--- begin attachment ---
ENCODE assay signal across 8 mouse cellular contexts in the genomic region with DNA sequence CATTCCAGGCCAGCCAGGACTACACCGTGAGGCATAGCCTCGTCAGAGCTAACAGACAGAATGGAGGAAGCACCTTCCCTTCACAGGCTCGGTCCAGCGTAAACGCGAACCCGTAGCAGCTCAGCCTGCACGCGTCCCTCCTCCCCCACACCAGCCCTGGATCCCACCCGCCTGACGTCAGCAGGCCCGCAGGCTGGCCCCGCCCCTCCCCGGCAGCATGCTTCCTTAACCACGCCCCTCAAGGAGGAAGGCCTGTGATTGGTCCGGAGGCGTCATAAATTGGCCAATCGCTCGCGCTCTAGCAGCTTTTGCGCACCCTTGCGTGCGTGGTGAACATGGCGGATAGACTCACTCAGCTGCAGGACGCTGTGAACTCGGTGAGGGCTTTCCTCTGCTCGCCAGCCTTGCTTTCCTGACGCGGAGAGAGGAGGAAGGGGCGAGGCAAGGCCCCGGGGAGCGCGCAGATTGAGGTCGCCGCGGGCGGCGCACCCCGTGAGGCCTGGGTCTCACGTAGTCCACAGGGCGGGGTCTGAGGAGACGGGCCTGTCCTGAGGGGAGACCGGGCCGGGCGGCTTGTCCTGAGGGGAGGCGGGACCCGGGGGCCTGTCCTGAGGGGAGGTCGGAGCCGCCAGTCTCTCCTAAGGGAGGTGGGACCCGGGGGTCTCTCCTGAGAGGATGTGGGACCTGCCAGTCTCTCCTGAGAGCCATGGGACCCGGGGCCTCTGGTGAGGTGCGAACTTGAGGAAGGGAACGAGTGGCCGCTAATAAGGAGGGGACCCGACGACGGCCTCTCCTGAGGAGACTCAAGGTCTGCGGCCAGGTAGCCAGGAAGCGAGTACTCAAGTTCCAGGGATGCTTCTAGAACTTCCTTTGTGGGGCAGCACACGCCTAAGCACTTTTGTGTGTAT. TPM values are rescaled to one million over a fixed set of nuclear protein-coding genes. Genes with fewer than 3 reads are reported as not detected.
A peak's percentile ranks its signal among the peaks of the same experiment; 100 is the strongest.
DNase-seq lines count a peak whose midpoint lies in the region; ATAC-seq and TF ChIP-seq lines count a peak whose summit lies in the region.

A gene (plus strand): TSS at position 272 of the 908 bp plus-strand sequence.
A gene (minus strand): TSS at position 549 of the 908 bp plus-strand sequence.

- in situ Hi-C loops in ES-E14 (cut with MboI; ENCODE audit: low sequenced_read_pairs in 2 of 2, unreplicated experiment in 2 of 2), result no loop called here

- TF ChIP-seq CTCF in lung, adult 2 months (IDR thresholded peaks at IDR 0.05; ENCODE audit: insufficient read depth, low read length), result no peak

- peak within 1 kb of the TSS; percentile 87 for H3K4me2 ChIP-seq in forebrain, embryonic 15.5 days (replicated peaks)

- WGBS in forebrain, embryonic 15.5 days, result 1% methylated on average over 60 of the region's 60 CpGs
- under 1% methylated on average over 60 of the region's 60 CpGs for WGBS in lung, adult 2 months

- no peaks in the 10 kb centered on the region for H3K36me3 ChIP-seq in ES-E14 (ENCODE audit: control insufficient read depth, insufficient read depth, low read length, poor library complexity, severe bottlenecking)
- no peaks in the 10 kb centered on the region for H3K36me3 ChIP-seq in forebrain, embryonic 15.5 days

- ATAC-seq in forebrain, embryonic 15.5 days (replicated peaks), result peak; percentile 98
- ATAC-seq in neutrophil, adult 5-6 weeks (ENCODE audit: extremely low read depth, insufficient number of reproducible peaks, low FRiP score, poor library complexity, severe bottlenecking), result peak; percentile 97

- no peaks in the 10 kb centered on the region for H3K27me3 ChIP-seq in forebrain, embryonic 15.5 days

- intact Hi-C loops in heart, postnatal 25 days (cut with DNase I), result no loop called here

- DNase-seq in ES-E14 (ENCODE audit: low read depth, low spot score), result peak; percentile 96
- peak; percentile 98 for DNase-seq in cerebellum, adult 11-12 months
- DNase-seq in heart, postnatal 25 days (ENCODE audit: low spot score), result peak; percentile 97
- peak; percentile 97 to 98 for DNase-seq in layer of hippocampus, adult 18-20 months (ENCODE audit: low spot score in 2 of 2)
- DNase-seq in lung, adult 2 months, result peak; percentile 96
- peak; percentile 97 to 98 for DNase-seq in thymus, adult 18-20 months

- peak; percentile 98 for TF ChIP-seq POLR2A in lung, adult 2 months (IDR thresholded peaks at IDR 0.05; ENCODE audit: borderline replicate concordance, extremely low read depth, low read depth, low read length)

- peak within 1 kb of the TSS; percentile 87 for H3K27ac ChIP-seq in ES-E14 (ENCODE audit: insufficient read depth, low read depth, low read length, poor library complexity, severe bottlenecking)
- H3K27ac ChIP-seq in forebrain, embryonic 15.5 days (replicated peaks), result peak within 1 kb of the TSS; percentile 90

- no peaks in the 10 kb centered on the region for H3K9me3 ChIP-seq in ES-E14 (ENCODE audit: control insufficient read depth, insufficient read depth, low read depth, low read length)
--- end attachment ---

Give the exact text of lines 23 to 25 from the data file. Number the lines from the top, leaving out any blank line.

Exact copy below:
- peak; percentile 98 for TF ChIP-seq POLR2A in lung, adult 2 months (IDR thresholded peaks at IDR 0.05; ENCODE audit: borderline replicate concordance, extremely low read depth, low read depth, low read length)

- peak within 1 kb of the TSS; percentile 87 for H3K27ac ChIP-seq in ES-E14 (ENCODE audit: insufficient read depth, low read depth, low read length, poor library complexity, severe bottlenecking)
- H3K27ac ChIP-seq in forebrain, embryonic 15.5 days (replicated peaks), result peak within 1 kb of the TSS; percentile 90